Get Out of the Slow Lane - Learn The Fast Lane Techniques to Make Money Faster from Someone Who Has Done it All

Secret to Success – MJ DeMarco

Is there such thing as get rich quick? Most will argue that 99% of those courses and infomercial claiming to get rich quick are scams. However, MJ DeMarco, believes there is a way to get rich quick without having to slave away your life to an employer while saving 10% of your paycheck to a retirement fund. To MJ’s credit, he is the founder of the now sold limos.com which sold for a multi-million dollar price tag and has now released his latest book “The Fastlane Millionaire” where he shares his philosophy. We sit down to talk to MJ about his story and what this Fastlane philosophy really is.
How do you think your childhood shaped your outlook on life and your future?

I didn’t have a normal childhood as my parents went through a messy divorce that took years. While by all appearances I lived in a middle-class family, we didn’t have a lot of things that everyone else had. While my friends had all the latest video games, computers, and subscriptions to movie channels, my mom was always had a different concern: Putting food on the table and paying the rent. My childhood set the stage for me to *want* a higher standard free from financial burdens.
Watching my parents go through a dysfunctional divorce and watching my mother struggle to make ends meet as a single mom really laid the groundwork for me to want to control my destiny. While I was young and dumb, I just seemed that all our problems revolved around money, or lack of it. I’d classify myself as a lazy kid back then but pain does a miraculous thing for motivation: It makes you get up and do something to eliminate the pain. The entire story could probably fill another 300 page book but basically, it was the foundation for me wanting something better. We didn’t have all the nice things the neighbors had and early in my life, I realized that feeling out of control is often a root to misery.

As you grew older and matured, what was the turning point for you to take control of your life?

Like any teen, I played sports and watched TV. I hung out at the neighbor’s house and played video games on his computer. However, my big turning point came when I saw a Lamborghini Countach at the neighborhood ice cream shop. This was a car I idolized and my familiarity with it was all magazines and posters — but on this day — it was right before me, live, and tangible to the point where I can smell and hear the exhaust. When I noticed the owner was probably 25 years old, the mind-shift came when I made a bold decision to ask the guy what he did for a living. Instead of saying he was an athlete or someone famous, he mentioned that he was an inventor. This threw me onto the path of entrepreneurship as a venue to create wealth, and to create it young. It was then I realized that I could experience wealth young without having to be an athlete or someone famous.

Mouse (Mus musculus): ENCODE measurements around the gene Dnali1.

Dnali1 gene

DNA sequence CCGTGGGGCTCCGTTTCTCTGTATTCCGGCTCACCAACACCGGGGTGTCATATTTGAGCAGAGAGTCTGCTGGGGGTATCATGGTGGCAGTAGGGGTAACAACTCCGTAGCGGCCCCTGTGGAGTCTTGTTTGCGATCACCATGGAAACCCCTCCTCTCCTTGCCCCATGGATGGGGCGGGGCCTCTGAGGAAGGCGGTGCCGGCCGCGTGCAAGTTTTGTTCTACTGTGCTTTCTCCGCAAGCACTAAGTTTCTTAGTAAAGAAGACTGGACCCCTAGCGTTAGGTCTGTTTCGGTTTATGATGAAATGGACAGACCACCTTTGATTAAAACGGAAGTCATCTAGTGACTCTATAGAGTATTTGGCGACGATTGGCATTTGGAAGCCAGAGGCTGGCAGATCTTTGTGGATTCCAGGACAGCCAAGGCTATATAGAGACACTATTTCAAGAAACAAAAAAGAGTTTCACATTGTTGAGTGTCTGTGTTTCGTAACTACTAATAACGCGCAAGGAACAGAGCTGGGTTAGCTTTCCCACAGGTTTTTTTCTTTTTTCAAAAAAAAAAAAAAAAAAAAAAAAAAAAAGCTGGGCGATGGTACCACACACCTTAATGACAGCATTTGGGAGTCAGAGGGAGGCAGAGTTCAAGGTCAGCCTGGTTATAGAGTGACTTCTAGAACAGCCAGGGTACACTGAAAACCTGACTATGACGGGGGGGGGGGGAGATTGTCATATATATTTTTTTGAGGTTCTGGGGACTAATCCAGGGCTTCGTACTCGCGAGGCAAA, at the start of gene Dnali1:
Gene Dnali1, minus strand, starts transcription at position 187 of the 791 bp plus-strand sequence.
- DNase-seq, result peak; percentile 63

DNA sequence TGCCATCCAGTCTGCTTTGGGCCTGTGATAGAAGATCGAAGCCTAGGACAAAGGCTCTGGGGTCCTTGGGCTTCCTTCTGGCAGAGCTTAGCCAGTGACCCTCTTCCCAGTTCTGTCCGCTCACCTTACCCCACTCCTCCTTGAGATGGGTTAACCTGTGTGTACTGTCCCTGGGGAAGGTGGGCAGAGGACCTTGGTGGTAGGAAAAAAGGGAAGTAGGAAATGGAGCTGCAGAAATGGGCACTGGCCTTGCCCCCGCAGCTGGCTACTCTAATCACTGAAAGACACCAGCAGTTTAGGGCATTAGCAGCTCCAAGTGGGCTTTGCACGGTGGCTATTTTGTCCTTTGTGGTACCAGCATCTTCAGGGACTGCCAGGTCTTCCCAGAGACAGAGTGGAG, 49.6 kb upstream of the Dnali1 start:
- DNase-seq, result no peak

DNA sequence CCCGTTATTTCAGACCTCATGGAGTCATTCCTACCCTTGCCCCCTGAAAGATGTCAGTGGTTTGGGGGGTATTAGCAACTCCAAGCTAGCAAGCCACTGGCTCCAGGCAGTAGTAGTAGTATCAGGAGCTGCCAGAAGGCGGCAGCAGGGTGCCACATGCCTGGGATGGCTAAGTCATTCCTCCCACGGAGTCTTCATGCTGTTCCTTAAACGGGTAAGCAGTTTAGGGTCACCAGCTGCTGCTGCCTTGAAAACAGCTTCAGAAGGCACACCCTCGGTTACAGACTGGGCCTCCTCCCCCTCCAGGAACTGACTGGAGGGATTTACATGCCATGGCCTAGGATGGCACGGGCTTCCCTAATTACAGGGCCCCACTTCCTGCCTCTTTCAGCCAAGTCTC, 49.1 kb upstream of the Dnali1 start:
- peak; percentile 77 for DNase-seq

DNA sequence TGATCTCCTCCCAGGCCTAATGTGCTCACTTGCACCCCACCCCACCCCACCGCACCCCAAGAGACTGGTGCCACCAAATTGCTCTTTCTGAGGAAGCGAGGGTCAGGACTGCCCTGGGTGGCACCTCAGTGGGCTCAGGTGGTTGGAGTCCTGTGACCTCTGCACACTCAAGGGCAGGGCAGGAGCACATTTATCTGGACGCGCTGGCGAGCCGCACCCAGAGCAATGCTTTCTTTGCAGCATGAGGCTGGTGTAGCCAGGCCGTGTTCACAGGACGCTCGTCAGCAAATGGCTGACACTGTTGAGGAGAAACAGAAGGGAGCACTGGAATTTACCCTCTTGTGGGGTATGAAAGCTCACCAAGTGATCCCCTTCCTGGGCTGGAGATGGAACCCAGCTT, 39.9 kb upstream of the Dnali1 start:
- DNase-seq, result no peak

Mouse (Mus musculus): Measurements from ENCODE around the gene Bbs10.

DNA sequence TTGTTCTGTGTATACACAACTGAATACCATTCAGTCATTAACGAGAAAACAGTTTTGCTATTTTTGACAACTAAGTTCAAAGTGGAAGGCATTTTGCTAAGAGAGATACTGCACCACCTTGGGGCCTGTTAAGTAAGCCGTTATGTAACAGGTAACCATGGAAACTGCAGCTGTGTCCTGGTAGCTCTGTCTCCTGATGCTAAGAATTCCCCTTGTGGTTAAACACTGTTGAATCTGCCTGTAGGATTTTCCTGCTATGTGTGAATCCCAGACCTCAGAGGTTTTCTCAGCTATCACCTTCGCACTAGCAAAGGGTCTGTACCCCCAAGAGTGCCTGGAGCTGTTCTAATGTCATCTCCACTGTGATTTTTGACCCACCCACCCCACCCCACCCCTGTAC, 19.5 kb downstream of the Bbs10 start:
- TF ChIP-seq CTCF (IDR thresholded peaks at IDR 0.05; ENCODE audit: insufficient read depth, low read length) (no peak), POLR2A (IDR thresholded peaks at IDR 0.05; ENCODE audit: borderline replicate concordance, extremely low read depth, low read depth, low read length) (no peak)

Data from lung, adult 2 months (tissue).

Even though you supported yourself through college, would you recommend it for entrepreneurs?

I attended Northern Illinois University. Unlike a lot of kids these days, I paid for it myself through loans, grants, and mind-racking jobs, often on the graveyard shift. (I had a security job that started at 3am – not fun!). The benefit of paying for college yourself is you place a higher value on it. While I was a C student in high school, in college I didn’t squander the education — I ended up graduating in the top 10% of my class and even managed to pull a 4.0 a few semesters. I think it was then I learned that I could accomplish anything with enough dedication and discipline. As for the experience, the degrees I earned (finance and marketing) had little value – the experience and growth that happened during college is where the real value was. College nowadays is much maligned and for good reason, but the big question of its value to each individual is a highly personal question requiring much introspection for the person making the decision. Some need college to mature; others don’t.

Tell us more about these unpleasant jobs you had before you hit it big.